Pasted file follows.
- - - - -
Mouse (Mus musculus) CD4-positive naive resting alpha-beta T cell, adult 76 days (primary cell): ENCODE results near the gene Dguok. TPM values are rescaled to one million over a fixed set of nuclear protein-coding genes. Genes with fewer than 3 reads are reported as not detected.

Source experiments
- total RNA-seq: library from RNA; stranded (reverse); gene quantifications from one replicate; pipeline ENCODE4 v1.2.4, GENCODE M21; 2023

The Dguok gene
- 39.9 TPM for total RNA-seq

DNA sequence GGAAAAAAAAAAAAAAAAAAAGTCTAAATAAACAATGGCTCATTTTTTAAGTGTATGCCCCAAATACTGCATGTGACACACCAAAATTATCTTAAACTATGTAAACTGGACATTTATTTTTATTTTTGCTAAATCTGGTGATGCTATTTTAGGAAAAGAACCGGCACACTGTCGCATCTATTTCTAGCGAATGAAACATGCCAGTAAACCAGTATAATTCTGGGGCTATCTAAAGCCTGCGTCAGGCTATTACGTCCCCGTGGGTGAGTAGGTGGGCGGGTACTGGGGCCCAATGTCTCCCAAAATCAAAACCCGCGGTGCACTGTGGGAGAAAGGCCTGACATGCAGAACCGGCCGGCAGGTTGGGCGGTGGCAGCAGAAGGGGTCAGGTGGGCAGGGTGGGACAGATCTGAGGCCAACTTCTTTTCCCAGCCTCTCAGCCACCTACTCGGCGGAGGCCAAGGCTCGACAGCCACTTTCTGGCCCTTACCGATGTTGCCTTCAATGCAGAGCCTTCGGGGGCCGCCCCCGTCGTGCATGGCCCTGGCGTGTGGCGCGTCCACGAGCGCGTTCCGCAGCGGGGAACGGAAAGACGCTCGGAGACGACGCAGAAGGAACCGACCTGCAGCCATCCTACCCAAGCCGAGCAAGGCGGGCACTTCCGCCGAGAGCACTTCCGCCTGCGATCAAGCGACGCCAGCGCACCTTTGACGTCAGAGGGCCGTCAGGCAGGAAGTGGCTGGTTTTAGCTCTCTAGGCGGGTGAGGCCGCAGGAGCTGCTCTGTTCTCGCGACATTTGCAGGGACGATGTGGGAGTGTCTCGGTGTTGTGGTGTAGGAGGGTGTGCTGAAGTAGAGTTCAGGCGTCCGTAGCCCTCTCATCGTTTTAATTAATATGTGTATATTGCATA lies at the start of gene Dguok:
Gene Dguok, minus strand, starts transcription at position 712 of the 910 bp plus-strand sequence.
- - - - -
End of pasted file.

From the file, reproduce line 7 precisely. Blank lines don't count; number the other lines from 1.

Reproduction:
Gene Dguok, minus strand, starts transcription at position 712 of the 910 bp plus-strand sequence.